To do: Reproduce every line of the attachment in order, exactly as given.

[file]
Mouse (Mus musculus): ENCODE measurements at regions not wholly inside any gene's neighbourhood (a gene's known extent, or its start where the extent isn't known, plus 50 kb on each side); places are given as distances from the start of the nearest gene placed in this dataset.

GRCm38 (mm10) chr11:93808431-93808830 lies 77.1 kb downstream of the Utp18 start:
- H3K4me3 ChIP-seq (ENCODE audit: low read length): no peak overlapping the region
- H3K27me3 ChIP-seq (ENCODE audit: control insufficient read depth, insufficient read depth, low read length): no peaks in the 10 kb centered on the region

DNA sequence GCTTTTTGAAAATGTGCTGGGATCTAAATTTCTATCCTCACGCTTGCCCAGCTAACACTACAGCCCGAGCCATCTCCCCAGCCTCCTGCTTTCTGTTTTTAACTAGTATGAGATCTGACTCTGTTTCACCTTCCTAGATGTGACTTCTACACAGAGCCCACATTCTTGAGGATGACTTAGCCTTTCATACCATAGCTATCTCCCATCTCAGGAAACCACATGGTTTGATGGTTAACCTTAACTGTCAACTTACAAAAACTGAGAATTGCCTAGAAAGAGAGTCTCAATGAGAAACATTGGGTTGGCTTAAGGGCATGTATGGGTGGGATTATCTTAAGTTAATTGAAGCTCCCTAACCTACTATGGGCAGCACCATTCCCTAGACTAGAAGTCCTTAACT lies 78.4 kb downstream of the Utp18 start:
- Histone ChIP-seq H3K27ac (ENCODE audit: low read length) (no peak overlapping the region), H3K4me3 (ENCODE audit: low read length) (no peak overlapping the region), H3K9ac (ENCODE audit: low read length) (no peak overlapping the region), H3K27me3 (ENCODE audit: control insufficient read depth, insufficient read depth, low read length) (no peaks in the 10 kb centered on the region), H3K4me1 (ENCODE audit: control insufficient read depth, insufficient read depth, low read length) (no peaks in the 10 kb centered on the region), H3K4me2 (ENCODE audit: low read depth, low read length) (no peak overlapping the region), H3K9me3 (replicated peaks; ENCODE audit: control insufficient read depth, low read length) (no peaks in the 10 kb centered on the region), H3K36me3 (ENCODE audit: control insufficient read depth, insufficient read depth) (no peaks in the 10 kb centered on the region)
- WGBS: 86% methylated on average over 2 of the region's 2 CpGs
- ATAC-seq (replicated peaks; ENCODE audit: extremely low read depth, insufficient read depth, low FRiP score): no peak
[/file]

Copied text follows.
Mouse (Mus musculus): ENCODE measurements at regions not wholly inside any gene's neighbourhood (a gene's known extent, or its start where the extent isn't known, plus 50 kb on each side); places are given as distances from the start of the nearest gene placed in this dataset.

GRCm38 (mm10) chr11:93808431-93808830 lies 77.1 kb downstream of the Utp18 start:
- H3K4me3 ChIP-seq (ENCODE audit: low read length): no peak overlapping the region
- H3K27me3 ChIP-seq (ENCODE audit: control insufficient read depth, insufficient read depth, low read length): no peaks in the 10 kb centered on the region

DNA sequence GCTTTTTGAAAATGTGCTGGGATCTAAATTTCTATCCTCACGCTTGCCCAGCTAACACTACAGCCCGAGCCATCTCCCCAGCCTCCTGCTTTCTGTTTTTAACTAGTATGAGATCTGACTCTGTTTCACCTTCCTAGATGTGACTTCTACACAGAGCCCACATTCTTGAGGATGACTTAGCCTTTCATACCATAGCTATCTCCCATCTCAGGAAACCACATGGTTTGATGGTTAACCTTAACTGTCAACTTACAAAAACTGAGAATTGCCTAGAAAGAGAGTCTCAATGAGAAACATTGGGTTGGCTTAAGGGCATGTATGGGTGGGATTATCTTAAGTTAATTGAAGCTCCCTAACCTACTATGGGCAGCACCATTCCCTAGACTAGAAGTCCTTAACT lies 78.4 kb downstream of the Utp18 start:
- Histone ChIP-seq H3K27ac (ENCODE audit: low read length) (no peak overlapping the region), H3K4me3 (ENCODE audit: low read length) (no peak overlapping the region), H3K9ac (ENCODE audit: low read length) (no peak overlapping the region), H3K27me3 (ENCODE audit: control insufficient read depth, insufficient read depth, low read length) (no peaks in the 10 kb centered on the region), H3K4me1 (ENCODE audit: control insufficient read depth, insufficient read depth, low read length) (no peaks in the 10 kb centered on the region), H3K4me2 (ENCODE audit: low read depth, low read length) (no peak overlapping the region), H3K9me3 (replicated peaks; ENCODE audit: control insufficient read depth, low read length) (no peaks in the 10 kb centered on the region), H3K36me3 (ENCODE audit: control insufficient read depth, insufficient read depth) (no peaks in the 10 kb centered on the region)
- WGBS: 86% methylated on average over 2 of the region's 2 CpGs
- ATAC-seq (replicated peaks; ENCODE audit: extremely low read depth, insufficient read depth, low FRiP score): no peak